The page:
The Digital Millennium Copyright Act (DMCA) is legislation enacted by the United States Congress in October 1998 that made major changes to the US Copyright Act. These changes were necessary in part to bring US Copyright law into compliance with the World Intellectual Property Organization (WIPO) Copyright Treaty and the WIPO Performances Phonograms Treaty. The DMCA also strengthened the legal protection of intellectual property rights in the wake of emerging new information communication technologies.
Digital Millennium Copyright Act (DMCA) and File Sharing at LSU
Downloading and sharing copyrighted material online without permission is unethical and illegal. Louisiana State University (LSU) is dedicated to addressing and resolving issues of copyright infringement, as well as implementing preventative measures and policies to ensure proper use of peer-to-peer (P2P) applications on the campus network and within the residential housing network.
As of August 1, 2009, students implicated in a DMCA copyright violation (and upon verification) will be assessed a $50 fine, charged to the student’s Bursar account. This fine is not intended to generate profit; rather, it provides a mechanism for recovering costs incurred in reviewing and processing DMCA notifications, and funding programs for awareness (e.g., education and ad campaign costs). LSU is not the first institution to charge a fee for copyright violations – several other institutions also charge fees for DMCA violations.
It was agreed that $50 per incident is a reasonable amount to offset costs generated by activities such as: reviewing law, case law, and developments; maintaining procedures that keep LSU compliant with law; ensuring each person responds to and complies with the same process; responding to questions from members of the University community; and education and ad campaign costs.
In addition to sending complaints to LSU, copyright owners may also take direct legal action against alleged infringers, and subpoena the University for information about people sharing files. The No Electronic Theft (NET) Act provides for serious criminal penalties, including a fine of up to $250,000 and a potential jail sentence. Lack of knowledge about copyright infringement laws will not excuse one from legal consequences, or from action by the University. It is your responsibility to be aware of the legality of your actions.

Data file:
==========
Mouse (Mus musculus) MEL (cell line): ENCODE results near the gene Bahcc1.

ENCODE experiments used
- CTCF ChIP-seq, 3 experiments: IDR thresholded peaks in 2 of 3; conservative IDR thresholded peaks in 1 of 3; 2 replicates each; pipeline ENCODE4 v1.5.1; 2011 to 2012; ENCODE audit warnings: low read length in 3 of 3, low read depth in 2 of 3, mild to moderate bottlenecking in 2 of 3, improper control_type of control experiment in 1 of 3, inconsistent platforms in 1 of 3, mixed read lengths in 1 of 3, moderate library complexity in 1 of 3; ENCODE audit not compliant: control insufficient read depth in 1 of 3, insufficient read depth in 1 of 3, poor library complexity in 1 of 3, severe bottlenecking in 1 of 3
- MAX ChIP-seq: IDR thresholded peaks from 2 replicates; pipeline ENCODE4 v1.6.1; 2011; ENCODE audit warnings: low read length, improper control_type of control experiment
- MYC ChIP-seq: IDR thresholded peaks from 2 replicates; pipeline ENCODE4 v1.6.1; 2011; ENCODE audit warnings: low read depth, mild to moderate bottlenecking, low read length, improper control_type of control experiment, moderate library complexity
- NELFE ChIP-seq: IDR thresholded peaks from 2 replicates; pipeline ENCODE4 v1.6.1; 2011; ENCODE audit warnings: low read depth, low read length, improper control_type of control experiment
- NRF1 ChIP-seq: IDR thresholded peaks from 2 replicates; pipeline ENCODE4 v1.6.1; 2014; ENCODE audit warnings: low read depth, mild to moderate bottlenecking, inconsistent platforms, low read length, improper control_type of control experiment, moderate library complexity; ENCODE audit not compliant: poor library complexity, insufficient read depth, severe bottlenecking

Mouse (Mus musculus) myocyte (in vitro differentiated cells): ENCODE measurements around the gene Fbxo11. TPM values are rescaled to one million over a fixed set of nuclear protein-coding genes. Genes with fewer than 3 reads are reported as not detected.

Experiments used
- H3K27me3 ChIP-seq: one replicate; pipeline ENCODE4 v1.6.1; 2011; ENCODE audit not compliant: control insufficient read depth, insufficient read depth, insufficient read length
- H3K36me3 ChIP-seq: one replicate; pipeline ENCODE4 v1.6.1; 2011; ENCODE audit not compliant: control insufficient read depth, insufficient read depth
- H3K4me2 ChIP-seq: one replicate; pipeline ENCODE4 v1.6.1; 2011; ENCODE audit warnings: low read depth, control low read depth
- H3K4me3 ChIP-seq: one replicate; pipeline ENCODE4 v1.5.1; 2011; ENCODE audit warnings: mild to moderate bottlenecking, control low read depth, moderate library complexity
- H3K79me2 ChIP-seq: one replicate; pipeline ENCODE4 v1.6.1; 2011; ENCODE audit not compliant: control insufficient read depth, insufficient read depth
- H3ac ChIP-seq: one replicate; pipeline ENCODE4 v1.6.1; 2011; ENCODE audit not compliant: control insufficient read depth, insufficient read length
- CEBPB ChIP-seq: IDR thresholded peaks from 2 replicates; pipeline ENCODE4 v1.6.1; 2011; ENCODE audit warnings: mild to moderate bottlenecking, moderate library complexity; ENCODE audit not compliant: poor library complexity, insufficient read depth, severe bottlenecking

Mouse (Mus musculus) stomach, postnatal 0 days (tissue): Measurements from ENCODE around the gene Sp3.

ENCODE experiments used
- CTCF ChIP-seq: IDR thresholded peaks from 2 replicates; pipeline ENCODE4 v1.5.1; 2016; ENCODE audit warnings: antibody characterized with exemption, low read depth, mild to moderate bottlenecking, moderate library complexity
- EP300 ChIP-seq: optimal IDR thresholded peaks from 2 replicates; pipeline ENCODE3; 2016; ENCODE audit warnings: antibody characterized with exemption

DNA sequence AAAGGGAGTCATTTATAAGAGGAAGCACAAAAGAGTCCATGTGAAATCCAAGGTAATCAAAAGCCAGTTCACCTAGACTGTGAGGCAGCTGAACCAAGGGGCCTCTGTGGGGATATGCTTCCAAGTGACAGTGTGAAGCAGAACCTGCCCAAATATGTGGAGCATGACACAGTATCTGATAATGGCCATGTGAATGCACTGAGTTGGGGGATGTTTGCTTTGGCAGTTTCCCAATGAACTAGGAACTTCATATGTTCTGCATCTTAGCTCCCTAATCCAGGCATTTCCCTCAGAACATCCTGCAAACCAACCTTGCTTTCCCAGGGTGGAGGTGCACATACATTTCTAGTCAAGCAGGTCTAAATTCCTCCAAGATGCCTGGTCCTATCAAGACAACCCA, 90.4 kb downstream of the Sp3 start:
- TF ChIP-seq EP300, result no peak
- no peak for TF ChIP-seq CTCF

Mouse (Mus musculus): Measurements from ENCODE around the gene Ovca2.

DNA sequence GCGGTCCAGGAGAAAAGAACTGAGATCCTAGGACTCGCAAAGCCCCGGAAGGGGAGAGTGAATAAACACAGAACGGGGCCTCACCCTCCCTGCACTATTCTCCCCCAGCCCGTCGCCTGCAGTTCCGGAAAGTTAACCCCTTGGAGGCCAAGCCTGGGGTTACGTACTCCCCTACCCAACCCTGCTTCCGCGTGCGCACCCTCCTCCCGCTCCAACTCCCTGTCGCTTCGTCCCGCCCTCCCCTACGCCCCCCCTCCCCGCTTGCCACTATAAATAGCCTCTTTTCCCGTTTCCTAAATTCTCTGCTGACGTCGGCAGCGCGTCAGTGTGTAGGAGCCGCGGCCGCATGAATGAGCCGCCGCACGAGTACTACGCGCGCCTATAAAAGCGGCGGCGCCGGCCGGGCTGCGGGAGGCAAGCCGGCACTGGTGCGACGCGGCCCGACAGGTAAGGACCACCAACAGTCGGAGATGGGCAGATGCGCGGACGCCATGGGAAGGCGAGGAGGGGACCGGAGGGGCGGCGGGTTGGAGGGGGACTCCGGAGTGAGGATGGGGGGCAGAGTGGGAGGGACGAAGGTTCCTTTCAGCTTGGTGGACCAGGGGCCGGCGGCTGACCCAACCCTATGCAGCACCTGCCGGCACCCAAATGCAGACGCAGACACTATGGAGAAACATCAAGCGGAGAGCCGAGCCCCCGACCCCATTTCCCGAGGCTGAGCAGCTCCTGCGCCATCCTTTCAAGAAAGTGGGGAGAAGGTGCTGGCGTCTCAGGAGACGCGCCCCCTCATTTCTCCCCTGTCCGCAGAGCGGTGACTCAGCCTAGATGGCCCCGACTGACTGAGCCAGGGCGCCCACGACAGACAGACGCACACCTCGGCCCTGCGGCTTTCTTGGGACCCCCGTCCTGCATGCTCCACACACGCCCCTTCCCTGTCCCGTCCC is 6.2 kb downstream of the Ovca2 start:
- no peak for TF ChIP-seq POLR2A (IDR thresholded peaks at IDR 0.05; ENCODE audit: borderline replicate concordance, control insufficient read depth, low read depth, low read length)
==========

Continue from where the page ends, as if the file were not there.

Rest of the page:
Click HERE for more details on DMCA copyright violation procedures.
Click HERE for information on LSU's HEOA P2P requirements.
Please see Illegal File Sharing at LSU and About RIAA for additional details on the Digital Millennium Copyright Act (DMCA), preventative measures, and the Recording Industry Association of America (RIAA).
Will I be responsible for the DMCA copyright violation and the $50 fine if someone else commits the violation using my assigned LSU account?
Yes, if you allow another individual to use your assigned LSU account (and upon verification), you will be accessed a $50 fine (not the individual you allowed to use your assigned LSU account) . PS-107, Computer Users’ Responsibilities, states that “each user of computing resources shall secure and maintain computer accounts, passwords, and other types of authorization in confidence, and inform ITS immediately if a known or suspected security breach occurs". Please see www.lsu.edu/itpolicy for additional details.
How do I know what is legal and what is not when it comes to copying music?
Here is the bottom line: If you distribute copyrighted music without authorization from the copyright owner, you are breaking the law. Distribution can mean anything from "sharing" music files on the Internet to burning multiple copies of copyrighted music onto blank CD-Rs.
Is it illegal to upload music onto the Internet even if I don’t charge for it?
Yes, if the music is protected by copyright and you do not have the copyright holder’s permission. U.S. copyright law prohibits the unauthorized distribution of copyrighted creative work whether or not you charge money for it.
If all I do is download music files, am I still breaking the law?
Yes, if the person or network you are downloading from does not have the copyright holder’s permission. Peer-to-peer systems like KaZaa, Grokster, Gnutella, LimeWire, Morpheus, WinMX, Aimster, and Bearshare have music that is not legal for you to download.
What if I upload or download music to or from a server that is based outside of the U.S.?
If you are in the United States, U.S. law applies to you regardless of where the server may be located.
What if I download or upload poor-quality recordings?
The law prohibits unauthorized copying and/or distribution of digital recordings that are recognizable copies of copyrighted work. The quality of the recordings does not matter.
If I bought the CD, is it okay to make copies of it?
It is illegal to copy a CD for use by someone other than the original purchaser. This means it is illegal to loan a friend a CD for them to copy, and it is illegal for you to make mixed CDs and distribute them to your friends as well.
How do I know if something is copyrighted?
When you buy music legally, there is usually a copyright mark somewhere on the product. Stolen music generally doesn’t bear a copyright mark or warning. Either way, the copyright law still applies. A copyrighted creative work does not have to be marked as such to be protected by law.
Where can I legally download music, movies, and other content?
Educause maintains a list of legal sources of online content. Click here to access the list.